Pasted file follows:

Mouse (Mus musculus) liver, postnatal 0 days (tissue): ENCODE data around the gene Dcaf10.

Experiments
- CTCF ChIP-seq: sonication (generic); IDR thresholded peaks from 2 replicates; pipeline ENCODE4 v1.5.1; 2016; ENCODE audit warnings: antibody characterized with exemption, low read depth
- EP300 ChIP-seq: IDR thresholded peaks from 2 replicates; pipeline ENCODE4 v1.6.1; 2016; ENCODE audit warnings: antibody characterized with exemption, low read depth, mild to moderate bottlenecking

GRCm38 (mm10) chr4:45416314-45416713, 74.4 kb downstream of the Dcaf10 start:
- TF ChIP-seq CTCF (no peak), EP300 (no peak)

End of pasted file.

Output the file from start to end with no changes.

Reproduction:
Mouse (Mus musculus) liver, postnatal 0 days (tissue): ENCODE data around the gene Dcaf10.

Experiments
- CTCF ChIP-seq: sonication (generic); IDR thresholded peaks from 2 replicates; pipeline ENCODE4 v1.5.1; 2016; ENCODE audit warnings: antibody characterized with exemption, low read depth
- EP300 ChIP-seq: IDR thresholded peaks from 2 replicates; pipeline ENCODE4 v1.6.1; 2016; ENCODE audit warnings: antibody characterized with exemption, low read depth, mild to moderate bottlenecking

GRCm38 (mm10) chr4:45416314-45416713, 74.4 kb downstream of the Dcaf10 start:
- TF ChIP-seq CTCF (no peak), EP300 (no peak)